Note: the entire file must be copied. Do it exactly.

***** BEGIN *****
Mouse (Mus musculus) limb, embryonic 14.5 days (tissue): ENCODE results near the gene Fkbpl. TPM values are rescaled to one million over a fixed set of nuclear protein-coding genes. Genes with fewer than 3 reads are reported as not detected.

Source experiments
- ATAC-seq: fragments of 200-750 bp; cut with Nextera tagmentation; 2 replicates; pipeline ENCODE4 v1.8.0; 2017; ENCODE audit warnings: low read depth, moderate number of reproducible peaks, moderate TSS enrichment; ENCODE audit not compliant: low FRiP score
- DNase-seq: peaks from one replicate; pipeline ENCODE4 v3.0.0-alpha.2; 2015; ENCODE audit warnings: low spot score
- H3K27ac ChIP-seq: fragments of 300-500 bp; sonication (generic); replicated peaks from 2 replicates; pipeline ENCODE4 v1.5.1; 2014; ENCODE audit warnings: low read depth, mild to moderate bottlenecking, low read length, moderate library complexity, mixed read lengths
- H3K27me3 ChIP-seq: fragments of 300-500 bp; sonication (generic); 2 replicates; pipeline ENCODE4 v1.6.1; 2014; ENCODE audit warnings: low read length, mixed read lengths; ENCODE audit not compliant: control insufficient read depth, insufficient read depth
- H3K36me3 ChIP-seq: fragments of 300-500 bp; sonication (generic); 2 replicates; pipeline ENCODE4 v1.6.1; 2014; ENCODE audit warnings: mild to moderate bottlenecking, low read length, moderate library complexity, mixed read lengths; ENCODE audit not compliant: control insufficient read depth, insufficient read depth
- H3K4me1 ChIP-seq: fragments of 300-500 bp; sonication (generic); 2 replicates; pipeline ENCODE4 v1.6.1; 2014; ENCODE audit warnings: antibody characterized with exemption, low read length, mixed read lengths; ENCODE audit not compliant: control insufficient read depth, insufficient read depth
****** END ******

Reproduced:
Mouse (Mus musculus) limb, embryonic 14.5 days (tissue): ENCODE results near the gene Fkbpl. TPM values are rescaled to one million over a fixed set of nuclear protein-coding genes. Genes with fewer than 3 reads are reported as not detected.

Source experiments
- ATAC-seq: fragments of 200-750 bp; cut with Nextera tagmentation; 2 replicates; pipeline ENCODE4 v1.8.0; 2017; ENCODE audit warnings: low read depth, moderate number of reproducible peaks, moderate TSS enrichment; ENCODE audit not compliant: low FRiP score
- DNase-seq: peaks from one replicate; pipeline ENCODE4 v3.0.0-alpha.2; 2015; ENCODE audit warnings: low spot score
- H3K27ac ChIP-seq: fragments of 300-500 bp; sonication (generic); replicated peaks from 2 replicates; pipeline ENCODE4 v1.5.1; 2014; ENCODE audit warnings: low read depth, mild to moderate bottlenecking, low read length, moderate library complexity, mixed read lengths
- H3K27me3 ChIP-seq: fragments of 300-500 bp; sonication (generic); 2 replicates; pipeline ENCODE4 v1.6.1; 2014; ENCODE audit warnings: low read length, mixed read lengths; ENCODE audit not compliant: control insufficient read depth, insufficient read depth
- H3K36me3 ChIP-seq: fragments of 300-500 bp; sonication (generic); 2 replicates; pipeline ENCODE4 v1.6.1; 2014; ENCODE audit warnings: mild to moderate bottlenecking, low read length, moderate library complexity, mixed read lengths; ENCODE audit not compliant: control insufficient read depth, insufficient read depth
- H3K4me1 ChIP-seq: fragments of 300-500 bp; sonication (generic); 2 replicates; pipeline ENCODE4 v1.6.1; 2014; ENCODE audit warnings: antibody characterized with exemption, low read length, mixed read lengths; ENCODE audit not compliant: control insufficient read depth, insufficient read depth